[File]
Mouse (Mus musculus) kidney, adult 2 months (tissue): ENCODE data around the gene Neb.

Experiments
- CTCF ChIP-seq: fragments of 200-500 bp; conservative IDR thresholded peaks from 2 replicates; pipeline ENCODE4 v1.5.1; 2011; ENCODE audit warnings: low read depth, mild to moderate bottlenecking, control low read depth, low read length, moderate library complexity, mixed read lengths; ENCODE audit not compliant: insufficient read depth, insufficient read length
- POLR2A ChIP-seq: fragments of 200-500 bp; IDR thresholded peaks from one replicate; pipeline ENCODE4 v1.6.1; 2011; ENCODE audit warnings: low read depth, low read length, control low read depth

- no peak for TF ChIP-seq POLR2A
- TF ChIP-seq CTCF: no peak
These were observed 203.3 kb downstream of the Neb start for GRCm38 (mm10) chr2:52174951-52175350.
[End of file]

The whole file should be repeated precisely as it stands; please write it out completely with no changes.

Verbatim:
Mouse (Mus musculus) kidney, adult 2 months (tissue): ENCODE data around the gene Neb.

Experiments
- CTCF ChIP-seq: fragments of 200-500 bp; conservative IDR thresholded peaks from 2 replicates; pipeline ENCODE4 v1.5.1; 2011; ENCODE audit warnings: low read depth, mild to moderate bottlenecking, control low read depth, low read length, moderate library complexity, mixed read lengths; ENCODE audit not compliant: insufficient read depth, insufficient read length
- POLR2A ChIP-seq: fragments of 200-500 bp; IDR thresholded peaks from one replicate; pipeline ENCODE4 v1.6.1; 2011; ENCODE audit warnings: low read depth, low read length, control low read depth

- no peak for TF ChIP-seq POLR2A
- TF ChIP-seq CTCF: no peak
These were observed 203.3 kb downstream of the Neb start for GRCm38 (mm10) chr2:52174951-52175350.